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Subject: INFO: Dr. Richard S. Lazarus, 80, Psychologist, Is Dead;
From: Michael Marsiske <[log in to unmask]>
Reply-To:Michael Marsiske <[log in to unmask]>
Date:Tue, 17 Dec 2002 11:16:01 -0500

text/plain (101 lines)

>Dr. Richard S. Lazarus, 80, Psychologist, Is Dead;
>December 16, 2002
>Dr. Richard S. Lazarus, an influential psychologist who
>charted the terrain of human emotion, most notably how
>people cope with stress, died on Nov. 24 in Walnut Creek,
>Calif. He was 80.
>His death resulted from a fall, said officials at the
>University of California at Berkeley, where he taught for
>almost four decades.
>Dr. Lazarus began rising to prominence in the 1960's, when
>behaviorists like B.F. Skinner held sway over psychology
>and explanations for human behavior were often pared down
>to rudimentary motives like reward and punishment. In that
>world, love or sadness existed, but were considered more
>ornament than underpinning.
>"For decades, psychology under the reign of behaviorism
>ignored what went on inside the head," said Dr. Paul Ekman,
>a psychology professor at the University of California at
>San Francisco.
>Dr. Lazarus was an unabashed promoter of the importance of
>emotion, especially what he described as the marriage
>between emotion and thought. His views put him at odds not
>only with behaviorism but also with a movement that began
>toward the end of his career: attempts to explain all human
>behavior by looking at the structure of the brain.
>Of a disagreement with another researcher, he once wrote:
>"He remains as dedicated as ever to the view that the study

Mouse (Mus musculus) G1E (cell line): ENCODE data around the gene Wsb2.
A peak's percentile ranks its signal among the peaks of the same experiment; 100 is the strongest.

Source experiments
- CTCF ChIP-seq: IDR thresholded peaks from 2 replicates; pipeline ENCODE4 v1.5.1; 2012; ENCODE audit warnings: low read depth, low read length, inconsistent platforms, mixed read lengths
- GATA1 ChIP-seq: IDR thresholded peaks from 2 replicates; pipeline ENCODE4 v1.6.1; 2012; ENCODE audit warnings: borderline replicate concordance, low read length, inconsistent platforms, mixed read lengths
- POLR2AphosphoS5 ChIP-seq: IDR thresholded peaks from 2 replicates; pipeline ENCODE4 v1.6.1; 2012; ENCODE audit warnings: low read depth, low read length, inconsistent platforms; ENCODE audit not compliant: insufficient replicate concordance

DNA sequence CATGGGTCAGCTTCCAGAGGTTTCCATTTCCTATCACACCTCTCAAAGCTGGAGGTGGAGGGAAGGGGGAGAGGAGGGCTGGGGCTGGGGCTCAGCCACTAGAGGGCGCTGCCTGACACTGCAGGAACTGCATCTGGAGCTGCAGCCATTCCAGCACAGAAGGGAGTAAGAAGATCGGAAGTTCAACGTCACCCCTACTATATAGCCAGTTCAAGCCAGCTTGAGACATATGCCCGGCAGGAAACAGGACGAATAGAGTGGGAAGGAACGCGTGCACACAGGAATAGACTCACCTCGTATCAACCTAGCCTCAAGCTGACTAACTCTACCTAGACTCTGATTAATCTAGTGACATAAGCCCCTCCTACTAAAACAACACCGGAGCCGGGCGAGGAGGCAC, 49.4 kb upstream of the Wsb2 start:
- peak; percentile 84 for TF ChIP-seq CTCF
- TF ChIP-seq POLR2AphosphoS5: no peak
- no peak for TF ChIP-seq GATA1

>of behavior and mind is handicapped by the absence of
>knowledge about the brain. I would reverse his argument
>completely by suggesting that knowledge of the brain is not
>necessary for an adequate theory of the mind and,
>ironically, in light of his position, that a knowledge of
>brain function cannot be obtained without a sound theory of
>mind and behavior."
>A collaborator, Dr. Susan Folkman of the University of
>California at San Francisco, said Dr. Lazarus had disliked
>simple explanations.
>"He was very opposed to reductionist approaches to
>understanding human behavior," said Dr. Folkman, co-author
>with Dr. Lazarus of a 1984 book, "Stress, Appraisal and
>At the heart of Dr. Lazarus's theory was what he called
>appraisal. Before emotion occurs, he argued, people make an
>automatic, often unconscious, assessment of what is
>happening and what it may mean for them or those they care
>about. From that perspective, emotion becomes not just
>rational but a necessary component of survival.
>Dr. Lazarus liked to take on topics like hope and
>gratitude. He was perhaps best known for his work on
>coping, gaining attention for studies that showed that
>patients who engaged in denial about the seriousness of
>their situation did better than those who were more
>"realistic." He also found that stress often had less to do
>with a person's actual situation than with how the person
>perceived the strength of his own resources.
>Dr. Lazarus and Dr. Folkman argued that when problems
>arise, there are two ways of coping. One is to try to deal
>with the problem directly. The other is to try to reduce
>the anxiety caused by the problem. Both, they said, are
>beneficial. Even false hope can help.
>"Mildly depressed people are very realistic about
>themselves, too realistic," Dr. Lazarus once said. "As you
>become depressed, you become aware of your defeats and
>start to feel hopeless. People who function well strive
>against odds because they hold on to hope."
>Richard Stanley Lazarus was born on March 3, 1922, in New
>York. He graduated from City College in 1942 and earned his
>doctorate at the University of Pittsburgh.
>He wrote 13 books, five after he retired in 1991. One book,
>"Passion and Reason: Making Sense of Our Emotions," was
>written with his wife of 57 years, Bernice Lazarus. In
>addition to his wife, he is survived by a son, David, of
>Pleasant Hill, Calif., a daughter, Nancy, of Orinda,
>Calif., and four grandchildren.
>Even Dr. Lazarus said positive thinking had its limits. A
>seriously ill person may do better if he maintains hope,
>but he should not be so optimistic that he fails to seek
>medical care. Still, Dr. Lazarus once told Newsweek, "a
>little fooling of yourself can be helpful."

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